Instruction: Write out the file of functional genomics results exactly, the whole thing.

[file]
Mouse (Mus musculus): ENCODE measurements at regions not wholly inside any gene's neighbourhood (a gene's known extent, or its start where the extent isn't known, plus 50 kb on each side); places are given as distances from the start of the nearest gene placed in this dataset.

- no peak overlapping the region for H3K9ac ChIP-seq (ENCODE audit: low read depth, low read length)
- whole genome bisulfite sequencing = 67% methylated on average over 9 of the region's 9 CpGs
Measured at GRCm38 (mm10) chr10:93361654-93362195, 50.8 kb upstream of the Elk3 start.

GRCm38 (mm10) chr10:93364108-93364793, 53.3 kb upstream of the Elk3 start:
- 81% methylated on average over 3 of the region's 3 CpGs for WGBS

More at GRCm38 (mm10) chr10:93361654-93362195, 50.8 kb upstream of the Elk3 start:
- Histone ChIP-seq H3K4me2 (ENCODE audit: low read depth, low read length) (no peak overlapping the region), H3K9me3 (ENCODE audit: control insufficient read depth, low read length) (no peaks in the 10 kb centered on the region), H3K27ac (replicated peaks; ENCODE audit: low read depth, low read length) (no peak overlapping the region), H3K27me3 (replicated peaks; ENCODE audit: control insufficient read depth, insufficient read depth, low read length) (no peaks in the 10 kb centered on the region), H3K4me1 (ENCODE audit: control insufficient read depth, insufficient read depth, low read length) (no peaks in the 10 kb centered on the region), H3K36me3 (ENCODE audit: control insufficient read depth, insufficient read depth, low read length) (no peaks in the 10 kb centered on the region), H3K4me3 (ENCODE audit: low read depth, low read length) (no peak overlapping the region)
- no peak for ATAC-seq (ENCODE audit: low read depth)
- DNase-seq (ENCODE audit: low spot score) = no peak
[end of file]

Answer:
Mouse (Mus musculus): ENCODE measurements at regions not wholly inside any gene's neighbourhood (a gene's known extent, or its start where the extent isn't known, plus 50 kb on each side); places are given as distances from the start of the nearest gene placed in this dataset.

- no peak overlapping the region for H3K9ac ChIP-seq (ENCODE audit: low read depth, low read length)
- whole genome bisulfite sequencing = 67% methylated on average over 9 of the region's 9 CpGs
Measured at GRCm38 (mm10) chr10:93361654-93362195, 50.8 kb upstream of the Elk3 start.

GRCm38 (mm10) chr10:93364108-93364793, 53.3 kb upstream of the Elk3 start:
- 81% methylated on average over 3 of the region's 3 CpGs for WGBS

More at GRCm38 (mm10) chr10:93361654-93362195, 50.8 kb upstream of the Elk3 start:
- Histone ChIP-seq H3K4me2 (ENCODE audit: low read depth, low read length) (no peak overlapping the region), H3K9me3 (ENCODE audit: control insufficient read depth, low read length) (no peaks in the 10 kb centered on the region), H3K27ac (replicated peaks; ENCODE audit: low read depth, low read length) (no peak overlapping the region), H3K27me3 (replicated peaks; ENCODE audit: control insufficient read depth, insufficient read depth, low read length) (no peaks in the 10 kb centered on the region), H3K4me1 (ENCODE audit: control insufficient read depth, insufficient read depth, low read length) (no peaks in the 10 kb centered on the region), H3K36me3 (ENCODE audit: control insufficient read depth, insufficient read depth, low read length) (no peaks in the 10 kb centered on the region), H3K4me3 (ENCODE audit: low read depth, low read length) (no peak overlapping the region)
- no peak for ATAC-seq (ENCODE audit: low read depth)
- DNase-seq (ENCODE audit: low spot score) = no peak